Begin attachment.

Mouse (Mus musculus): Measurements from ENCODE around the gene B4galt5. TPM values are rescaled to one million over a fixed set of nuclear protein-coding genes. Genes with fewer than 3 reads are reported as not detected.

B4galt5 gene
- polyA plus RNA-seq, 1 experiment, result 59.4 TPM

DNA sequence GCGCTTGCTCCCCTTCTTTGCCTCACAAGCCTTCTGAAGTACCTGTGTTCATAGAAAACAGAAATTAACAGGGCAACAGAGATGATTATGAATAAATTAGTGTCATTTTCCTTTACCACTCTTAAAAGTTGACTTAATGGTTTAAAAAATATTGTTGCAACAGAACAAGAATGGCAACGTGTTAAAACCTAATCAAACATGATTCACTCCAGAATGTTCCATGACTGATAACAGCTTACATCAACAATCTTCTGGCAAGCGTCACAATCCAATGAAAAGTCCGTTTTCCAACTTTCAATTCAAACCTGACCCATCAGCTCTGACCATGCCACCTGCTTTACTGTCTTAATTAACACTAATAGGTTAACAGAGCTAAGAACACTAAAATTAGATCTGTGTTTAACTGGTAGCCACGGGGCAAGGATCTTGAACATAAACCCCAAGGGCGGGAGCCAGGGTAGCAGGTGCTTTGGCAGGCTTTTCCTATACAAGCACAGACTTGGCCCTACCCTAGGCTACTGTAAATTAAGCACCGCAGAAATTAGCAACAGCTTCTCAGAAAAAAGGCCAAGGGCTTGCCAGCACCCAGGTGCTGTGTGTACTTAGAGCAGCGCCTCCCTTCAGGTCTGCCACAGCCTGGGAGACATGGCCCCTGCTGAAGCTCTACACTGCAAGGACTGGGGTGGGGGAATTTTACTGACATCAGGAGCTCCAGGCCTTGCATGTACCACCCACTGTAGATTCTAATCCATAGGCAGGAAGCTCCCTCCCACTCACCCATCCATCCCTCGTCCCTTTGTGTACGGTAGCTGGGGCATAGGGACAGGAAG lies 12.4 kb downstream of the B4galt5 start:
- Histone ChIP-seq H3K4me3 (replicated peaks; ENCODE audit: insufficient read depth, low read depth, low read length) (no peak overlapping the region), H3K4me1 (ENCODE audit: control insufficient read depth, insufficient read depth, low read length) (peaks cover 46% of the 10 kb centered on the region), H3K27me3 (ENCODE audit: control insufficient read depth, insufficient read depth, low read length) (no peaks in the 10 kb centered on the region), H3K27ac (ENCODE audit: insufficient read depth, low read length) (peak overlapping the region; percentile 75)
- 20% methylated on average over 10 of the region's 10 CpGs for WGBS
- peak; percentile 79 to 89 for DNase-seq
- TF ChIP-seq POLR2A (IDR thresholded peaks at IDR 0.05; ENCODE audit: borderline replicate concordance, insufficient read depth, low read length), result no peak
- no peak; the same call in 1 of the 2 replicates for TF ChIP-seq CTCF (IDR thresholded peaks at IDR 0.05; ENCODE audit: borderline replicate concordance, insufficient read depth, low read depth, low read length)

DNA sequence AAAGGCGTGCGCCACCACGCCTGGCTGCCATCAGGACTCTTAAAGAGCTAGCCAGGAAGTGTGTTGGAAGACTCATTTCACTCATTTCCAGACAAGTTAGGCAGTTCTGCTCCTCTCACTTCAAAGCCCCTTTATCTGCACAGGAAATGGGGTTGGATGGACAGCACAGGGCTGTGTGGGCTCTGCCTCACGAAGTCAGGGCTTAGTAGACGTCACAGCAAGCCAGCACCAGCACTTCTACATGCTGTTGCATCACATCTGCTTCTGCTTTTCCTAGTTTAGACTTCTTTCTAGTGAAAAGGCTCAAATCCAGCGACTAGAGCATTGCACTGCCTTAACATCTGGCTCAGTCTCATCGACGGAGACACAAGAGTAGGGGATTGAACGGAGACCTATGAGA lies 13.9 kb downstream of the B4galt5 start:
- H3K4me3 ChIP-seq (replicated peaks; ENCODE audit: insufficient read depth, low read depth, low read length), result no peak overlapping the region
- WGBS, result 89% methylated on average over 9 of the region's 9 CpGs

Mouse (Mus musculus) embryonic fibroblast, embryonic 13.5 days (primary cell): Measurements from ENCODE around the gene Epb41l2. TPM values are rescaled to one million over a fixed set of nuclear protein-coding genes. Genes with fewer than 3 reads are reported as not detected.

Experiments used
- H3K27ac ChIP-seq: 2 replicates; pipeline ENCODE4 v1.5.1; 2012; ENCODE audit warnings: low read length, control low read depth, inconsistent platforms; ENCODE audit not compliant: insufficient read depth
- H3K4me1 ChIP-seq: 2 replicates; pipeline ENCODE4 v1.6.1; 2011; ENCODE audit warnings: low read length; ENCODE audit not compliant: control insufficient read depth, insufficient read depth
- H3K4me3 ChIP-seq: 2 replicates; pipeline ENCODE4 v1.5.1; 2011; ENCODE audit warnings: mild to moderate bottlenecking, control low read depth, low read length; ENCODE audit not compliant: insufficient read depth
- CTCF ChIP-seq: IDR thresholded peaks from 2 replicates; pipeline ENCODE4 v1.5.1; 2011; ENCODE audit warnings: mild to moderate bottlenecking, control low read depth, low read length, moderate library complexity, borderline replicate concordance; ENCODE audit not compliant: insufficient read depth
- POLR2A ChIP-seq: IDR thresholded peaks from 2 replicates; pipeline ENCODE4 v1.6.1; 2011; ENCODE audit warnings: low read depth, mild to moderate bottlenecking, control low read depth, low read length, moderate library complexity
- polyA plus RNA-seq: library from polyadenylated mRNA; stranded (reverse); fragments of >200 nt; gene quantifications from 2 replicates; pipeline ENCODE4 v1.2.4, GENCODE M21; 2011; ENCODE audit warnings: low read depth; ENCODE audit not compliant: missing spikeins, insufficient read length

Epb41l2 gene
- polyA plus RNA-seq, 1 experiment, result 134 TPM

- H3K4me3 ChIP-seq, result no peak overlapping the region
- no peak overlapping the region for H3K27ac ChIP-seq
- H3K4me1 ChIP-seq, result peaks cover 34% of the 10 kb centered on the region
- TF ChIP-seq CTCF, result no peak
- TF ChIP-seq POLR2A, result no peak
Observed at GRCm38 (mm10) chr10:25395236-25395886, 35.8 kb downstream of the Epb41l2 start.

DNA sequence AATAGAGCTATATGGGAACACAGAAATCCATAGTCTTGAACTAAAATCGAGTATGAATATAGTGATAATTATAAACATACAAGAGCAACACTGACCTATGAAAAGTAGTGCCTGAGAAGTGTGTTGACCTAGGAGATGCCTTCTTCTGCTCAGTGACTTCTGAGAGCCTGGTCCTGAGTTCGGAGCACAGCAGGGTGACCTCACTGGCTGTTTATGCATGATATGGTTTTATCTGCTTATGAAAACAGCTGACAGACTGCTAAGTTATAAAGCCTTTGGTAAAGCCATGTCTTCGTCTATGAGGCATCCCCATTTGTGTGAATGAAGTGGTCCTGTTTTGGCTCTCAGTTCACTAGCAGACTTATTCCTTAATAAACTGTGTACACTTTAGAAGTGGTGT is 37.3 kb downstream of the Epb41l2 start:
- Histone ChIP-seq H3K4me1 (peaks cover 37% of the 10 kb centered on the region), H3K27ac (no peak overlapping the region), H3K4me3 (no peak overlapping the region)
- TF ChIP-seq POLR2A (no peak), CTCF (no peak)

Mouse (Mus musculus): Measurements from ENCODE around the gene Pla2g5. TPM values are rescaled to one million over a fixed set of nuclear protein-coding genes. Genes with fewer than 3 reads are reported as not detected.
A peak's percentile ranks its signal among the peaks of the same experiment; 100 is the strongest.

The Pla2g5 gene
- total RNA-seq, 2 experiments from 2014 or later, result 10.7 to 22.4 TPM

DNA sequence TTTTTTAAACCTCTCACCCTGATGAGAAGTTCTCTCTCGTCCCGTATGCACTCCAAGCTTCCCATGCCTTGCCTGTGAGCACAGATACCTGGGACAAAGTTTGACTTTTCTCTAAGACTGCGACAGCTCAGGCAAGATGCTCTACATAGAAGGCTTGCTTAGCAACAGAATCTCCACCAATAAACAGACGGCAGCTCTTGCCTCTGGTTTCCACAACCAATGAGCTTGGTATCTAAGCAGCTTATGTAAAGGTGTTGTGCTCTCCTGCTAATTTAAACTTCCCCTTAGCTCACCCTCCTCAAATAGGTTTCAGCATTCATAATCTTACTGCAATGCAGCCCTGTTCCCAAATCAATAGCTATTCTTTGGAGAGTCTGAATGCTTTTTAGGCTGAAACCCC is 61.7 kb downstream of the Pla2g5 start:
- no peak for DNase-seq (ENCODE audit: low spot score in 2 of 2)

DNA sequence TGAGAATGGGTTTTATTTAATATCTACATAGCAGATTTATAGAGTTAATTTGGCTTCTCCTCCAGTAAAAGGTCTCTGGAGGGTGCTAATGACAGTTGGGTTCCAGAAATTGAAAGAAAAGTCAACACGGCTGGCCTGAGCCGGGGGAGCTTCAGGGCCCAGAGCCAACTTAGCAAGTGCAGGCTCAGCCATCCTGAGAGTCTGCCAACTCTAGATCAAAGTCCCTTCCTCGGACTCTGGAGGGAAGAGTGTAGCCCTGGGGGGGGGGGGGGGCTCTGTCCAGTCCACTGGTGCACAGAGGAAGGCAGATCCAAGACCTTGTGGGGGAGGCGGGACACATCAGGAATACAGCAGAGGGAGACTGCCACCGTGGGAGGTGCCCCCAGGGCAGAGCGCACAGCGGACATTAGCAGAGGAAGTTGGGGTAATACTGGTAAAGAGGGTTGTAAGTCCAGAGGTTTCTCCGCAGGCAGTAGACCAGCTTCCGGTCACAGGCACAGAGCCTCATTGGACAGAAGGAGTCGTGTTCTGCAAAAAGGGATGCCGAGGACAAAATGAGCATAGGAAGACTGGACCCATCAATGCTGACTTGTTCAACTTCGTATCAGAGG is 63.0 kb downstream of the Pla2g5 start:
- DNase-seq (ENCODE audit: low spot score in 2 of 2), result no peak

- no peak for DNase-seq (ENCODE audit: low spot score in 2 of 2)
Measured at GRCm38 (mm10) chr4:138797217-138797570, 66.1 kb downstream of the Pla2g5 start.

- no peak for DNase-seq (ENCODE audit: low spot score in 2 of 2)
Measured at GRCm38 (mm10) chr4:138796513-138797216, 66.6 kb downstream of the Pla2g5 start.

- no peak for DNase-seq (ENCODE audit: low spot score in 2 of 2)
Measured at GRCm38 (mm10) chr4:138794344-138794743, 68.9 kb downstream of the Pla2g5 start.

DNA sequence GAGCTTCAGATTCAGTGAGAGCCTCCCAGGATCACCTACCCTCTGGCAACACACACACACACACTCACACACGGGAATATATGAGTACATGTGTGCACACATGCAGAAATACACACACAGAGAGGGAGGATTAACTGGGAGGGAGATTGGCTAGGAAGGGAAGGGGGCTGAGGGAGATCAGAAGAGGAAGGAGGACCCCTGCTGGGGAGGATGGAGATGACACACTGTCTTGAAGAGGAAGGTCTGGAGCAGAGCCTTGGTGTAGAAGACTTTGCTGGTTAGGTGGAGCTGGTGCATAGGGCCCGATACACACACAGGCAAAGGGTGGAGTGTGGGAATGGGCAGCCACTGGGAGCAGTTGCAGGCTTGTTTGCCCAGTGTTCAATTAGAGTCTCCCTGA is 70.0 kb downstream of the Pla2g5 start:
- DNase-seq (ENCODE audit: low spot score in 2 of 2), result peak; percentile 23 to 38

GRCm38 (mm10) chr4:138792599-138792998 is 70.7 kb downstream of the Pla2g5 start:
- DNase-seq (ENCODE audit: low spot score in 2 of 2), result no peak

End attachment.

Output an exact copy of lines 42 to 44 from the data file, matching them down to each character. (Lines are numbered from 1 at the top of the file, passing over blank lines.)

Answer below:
- no peak for DNase-seq (ENCODE audit: low spot score in 2 of 2)
Measured at GRCm38 (mm10) chr4:138796513-138797216, 66.6 kb downstream of the Pla2g5 start.

- no peak for DNase-seq (ENCODE audit: low spot score in 2 of 2)